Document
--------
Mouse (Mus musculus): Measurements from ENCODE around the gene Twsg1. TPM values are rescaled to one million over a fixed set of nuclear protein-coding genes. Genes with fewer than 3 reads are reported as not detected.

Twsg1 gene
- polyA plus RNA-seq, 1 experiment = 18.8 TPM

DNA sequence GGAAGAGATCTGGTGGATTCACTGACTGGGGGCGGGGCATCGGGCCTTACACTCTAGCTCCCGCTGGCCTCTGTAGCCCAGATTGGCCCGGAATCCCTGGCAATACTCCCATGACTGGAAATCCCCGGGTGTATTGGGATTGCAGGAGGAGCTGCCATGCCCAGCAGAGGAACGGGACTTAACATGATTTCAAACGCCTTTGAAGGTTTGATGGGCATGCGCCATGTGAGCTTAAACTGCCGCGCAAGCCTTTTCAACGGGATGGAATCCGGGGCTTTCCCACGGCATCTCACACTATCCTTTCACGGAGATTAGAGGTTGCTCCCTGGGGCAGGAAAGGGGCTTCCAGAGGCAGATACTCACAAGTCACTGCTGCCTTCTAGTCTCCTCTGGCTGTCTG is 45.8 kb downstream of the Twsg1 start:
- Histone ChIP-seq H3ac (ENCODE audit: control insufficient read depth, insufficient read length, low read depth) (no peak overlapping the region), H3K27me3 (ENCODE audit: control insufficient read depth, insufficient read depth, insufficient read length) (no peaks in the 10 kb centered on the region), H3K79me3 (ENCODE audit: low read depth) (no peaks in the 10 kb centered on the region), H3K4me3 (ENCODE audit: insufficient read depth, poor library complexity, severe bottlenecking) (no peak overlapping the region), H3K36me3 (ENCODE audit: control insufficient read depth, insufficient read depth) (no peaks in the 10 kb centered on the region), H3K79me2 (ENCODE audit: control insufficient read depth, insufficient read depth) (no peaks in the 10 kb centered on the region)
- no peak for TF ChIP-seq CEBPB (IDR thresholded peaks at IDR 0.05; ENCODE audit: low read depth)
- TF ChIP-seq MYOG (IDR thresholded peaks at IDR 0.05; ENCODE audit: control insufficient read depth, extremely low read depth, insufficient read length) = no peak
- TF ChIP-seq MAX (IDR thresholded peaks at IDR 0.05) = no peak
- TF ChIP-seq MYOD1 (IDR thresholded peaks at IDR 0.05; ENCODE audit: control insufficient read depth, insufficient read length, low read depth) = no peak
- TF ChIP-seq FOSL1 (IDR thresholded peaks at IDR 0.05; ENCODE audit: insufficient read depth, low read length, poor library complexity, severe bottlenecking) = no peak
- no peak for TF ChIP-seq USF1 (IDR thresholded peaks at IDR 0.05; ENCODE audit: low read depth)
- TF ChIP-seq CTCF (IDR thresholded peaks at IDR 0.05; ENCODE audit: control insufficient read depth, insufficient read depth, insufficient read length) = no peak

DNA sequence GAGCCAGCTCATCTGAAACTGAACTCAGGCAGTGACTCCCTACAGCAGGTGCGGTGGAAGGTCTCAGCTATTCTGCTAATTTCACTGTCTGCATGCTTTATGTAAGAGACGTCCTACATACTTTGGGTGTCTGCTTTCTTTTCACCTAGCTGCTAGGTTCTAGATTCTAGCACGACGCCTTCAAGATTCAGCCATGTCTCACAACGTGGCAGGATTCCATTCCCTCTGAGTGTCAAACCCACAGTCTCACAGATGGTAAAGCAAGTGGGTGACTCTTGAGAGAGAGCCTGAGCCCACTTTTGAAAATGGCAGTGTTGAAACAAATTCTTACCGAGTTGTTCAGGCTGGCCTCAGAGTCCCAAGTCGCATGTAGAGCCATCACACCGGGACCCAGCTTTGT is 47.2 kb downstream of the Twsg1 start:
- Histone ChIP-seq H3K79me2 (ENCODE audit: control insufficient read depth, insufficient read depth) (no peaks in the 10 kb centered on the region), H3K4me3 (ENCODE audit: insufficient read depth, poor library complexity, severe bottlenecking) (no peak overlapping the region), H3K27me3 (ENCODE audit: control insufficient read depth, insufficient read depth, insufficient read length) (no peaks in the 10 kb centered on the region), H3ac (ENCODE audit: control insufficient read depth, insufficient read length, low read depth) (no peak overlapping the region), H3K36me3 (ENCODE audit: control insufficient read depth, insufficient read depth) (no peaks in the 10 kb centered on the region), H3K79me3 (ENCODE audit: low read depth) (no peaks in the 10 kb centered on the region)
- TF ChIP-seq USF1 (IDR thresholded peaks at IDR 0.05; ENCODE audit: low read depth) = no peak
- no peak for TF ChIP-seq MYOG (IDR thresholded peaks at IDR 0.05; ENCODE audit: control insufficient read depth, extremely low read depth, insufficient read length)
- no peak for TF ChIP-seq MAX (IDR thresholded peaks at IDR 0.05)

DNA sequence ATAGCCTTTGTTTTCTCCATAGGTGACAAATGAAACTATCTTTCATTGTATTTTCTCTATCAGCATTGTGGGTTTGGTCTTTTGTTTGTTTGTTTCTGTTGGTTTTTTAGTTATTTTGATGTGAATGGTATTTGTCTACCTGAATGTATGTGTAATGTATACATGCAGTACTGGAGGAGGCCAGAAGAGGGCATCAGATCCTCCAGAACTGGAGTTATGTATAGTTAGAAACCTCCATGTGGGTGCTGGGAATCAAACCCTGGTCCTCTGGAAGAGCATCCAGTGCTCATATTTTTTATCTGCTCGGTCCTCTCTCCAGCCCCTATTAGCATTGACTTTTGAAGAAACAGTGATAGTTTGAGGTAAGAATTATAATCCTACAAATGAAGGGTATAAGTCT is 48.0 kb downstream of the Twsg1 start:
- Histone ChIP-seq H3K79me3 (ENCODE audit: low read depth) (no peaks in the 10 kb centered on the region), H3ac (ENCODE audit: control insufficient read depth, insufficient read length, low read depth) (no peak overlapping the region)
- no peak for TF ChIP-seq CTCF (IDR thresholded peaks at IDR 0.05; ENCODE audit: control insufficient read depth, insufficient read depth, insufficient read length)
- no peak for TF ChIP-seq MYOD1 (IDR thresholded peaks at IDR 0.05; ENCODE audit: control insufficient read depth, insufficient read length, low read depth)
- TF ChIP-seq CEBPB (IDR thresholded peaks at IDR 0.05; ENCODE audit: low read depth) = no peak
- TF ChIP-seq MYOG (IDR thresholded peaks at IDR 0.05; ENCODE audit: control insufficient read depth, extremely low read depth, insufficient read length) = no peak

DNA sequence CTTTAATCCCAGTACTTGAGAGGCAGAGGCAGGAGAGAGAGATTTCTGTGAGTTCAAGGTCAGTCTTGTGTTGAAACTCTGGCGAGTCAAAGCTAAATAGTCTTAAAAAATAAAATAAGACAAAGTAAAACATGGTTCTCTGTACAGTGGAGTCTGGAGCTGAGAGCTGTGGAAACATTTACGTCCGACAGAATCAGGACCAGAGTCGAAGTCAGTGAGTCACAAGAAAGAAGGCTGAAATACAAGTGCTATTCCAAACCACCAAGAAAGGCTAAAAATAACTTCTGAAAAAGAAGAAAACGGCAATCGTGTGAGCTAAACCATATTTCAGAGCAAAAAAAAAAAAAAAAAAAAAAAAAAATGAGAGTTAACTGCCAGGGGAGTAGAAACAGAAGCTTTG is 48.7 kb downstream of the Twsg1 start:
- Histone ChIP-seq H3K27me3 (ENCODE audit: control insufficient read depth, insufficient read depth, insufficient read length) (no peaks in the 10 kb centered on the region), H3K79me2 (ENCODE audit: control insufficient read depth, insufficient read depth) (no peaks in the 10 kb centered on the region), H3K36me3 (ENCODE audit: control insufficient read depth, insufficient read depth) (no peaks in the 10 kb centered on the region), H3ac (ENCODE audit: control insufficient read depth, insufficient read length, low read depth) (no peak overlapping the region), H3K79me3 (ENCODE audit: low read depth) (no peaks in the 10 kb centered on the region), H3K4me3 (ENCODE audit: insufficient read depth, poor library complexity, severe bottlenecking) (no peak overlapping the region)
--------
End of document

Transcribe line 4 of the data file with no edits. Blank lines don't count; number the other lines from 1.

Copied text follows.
DNA sequence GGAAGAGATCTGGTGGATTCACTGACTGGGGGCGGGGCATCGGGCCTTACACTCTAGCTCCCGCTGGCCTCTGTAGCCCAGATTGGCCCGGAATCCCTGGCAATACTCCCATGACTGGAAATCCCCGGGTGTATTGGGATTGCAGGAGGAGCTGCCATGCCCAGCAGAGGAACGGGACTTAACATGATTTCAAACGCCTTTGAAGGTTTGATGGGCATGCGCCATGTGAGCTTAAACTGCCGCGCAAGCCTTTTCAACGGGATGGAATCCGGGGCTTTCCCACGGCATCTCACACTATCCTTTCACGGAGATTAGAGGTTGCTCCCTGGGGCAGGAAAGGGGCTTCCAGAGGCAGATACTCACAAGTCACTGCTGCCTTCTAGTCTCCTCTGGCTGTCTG is 45.8 kb downstream of the Twsg1 start: